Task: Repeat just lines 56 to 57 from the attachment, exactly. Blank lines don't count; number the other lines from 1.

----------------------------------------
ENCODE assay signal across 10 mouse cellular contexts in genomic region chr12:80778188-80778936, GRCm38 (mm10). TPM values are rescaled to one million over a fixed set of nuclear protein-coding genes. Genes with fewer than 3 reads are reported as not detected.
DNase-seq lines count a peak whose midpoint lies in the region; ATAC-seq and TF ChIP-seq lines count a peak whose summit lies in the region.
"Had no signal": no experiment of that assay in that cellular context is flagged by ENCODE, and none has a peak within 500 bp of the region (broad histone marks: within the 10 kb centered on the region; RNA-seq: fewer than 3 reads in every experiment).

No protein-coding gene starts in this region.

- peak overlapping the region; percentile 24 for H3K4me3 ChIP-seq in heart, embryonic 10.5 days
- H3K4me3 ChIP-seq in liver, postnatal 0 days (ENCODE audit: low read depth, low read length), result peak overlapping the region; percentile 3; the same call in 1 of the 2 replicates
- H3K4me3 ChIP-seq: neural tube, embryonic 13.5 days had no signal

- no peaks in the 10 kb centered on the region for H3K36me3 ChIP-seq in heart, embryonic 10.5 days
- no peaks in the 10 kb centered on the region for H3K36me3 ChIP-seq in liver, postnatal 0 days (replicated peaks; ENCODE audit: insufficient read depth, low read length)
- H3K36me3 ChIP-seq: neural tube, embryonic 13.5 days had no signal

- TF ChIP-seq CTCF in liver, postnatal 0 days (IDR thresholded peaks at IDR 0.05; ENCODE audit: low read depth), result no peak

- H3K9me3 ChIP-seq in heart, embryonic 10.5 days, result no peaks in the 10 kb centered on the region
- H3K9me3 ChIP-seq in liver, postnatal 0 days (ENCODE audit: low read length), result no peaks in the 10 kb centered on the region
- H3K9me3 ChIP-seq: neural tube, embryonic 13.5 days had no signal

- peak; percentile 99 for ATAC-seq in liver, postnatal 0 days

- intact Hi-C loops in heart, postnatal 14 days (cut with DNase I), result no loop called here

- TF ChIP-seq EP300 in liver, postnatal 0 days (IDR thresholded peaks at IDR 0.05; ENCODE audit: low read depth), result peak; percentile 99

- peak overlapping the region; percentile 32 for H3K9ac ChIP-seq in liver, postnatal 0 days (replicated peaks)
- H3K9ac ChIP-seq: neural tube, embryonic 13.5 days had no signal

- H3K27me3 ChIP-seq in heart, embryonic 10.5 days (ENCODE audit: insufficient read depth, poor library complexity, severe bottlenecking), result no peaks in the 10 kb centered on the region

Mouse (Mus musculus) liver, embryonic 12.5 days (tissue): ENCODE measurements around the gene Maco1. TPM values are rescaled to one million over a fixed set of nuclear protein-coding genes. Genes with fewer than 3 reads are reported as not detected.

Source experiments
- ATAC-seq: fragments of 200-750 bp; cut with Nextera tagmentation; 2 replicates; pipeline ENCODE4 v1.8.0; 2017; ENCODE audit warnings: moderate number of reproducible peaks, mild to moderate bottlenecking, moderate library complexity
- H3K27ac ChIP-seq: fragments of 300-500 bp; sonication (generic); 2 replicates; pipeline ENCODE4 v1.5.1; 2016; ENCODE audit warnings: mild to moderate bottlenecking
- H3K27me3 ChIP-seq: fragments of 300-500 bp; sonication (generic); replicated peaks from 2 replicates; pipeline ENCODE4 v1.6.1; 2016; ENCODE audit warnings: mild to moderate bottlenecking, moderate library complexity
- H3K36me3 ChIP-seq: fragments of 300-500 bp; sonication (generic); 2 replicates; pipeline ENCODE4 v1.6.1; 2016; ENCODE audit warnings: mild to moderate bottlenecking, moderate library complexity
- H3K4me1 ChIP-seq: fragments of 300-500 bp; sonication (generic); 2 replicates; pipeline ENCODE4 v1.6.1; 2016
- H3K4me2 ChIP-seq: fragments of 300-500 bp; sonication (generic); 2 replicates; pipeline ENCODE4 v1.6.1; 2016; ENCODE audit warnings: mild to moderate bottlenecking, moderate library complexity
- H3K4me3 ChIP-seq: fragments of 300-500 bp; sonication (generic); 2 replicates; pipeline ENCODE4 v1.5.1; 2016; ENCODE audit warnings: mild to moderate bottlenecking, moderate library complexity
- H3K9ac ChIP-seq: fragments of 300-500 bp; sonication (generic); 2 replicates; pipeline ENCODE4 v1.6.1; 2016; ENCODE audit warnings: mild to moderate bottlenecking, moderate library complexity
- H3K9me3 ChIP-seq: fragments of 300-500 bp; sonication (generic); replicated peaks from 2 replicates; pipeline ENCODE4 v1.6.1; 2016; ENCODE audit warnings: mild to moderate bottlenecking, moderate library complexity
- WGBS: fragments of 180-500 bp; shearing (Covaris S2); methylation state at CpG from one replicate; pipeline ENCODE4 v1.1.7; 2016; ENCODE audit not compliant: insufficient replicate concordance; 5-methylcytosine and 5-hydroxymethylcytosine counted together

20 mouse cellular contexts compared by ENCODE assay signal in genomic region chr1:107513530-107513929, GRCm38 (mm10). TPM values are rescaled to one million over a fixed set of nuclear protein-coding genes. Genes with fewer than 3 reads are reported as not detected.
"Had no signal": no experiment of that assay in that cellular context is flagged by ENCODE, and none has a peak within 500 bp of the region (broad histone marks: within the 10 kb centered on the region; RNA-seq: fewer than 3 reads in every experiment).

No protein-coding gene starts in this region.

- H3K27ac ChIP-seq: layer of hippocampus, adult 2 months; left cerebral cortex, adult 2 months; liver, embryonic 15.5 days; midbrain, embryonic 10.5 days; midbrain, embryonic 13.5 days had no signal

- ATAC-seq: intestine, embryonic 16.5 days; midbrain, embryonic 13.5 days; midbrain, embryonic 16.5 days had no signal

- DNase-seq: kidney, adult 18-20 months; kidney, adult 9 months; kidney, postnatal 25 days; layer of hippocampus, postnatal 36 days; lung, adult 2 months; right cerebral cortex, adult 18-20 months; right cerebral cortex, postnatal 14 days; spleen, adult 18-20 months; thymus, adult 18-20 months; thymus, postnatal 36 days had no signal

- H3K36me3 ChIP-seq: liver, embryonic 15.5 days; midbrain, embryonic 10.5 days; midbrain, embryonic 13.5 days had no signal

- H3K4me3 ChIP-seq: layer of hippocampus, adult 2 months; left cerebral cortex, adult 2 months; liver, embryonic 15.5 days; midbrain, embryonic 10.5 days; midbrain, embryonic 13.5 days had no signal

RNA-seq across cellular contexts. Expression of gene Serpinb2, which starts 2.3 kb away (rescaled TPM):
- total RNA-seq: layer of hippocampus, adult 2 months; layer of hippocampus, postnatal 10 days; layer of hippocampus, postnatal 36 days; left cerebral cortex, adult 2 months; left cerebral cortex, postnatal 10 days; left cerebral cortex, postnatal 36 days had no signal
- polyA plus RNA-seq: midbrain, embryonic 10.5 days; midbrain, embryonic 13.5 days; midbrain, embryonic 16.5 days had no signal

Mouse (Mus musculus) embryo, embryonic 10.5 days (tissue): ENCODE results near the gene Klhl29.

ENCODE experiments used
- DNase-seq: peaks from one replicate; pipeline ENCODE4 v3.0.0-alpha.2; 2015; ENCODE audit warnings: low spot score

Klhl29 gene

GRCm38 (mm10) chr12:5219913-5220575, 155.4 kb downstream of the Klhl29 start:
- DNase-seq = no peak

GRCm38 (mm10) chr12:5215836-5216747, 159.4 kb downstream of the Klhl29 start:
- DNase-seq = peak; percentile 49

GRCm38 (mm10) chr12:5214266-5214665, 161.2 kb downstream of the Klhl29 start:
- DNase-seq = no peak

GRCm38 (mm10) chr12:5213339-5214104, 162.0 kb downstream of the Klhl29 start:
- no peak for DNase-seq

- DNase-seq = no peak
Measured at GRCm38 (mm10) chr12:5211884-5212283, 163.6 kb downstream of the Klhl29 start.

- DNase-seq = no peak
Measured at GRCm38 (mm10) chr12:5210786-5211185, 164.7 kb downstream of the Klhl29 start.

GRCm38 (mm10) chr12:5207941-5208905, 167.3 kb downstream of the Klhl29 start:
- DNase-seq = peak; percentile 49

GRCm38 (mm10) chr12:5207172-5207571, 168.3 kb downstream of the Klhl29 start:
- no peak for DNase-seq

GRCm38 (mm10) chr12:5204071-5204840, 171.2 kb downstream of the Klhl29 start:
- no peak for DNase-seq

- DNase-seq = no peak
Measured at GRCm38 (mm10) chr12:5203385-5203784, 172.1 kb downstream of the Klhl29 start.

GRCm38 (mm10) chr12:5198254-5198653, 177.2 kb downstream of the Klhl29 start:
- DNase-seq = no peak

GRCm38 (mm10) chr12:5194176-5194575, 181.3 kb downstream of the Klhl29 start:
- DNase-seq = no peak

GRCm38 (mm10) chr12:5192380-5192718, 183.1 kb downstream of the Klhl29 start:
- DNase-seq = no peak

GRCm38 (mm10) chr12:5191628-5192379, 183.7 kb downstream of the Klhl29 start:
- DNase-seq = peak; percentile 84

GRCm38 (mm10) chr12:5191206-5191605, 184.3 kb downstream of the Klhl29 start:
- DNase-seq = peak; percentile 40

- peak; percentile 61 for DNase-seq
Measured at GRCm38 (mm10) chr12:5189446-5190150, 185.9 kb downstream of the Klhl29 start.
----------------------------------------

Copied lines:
- DNase-seq = no peak
Measured at GRCm38 (mm10) chr12:5211884-5212283, 163.6 kb downstream of the Klhl29 start.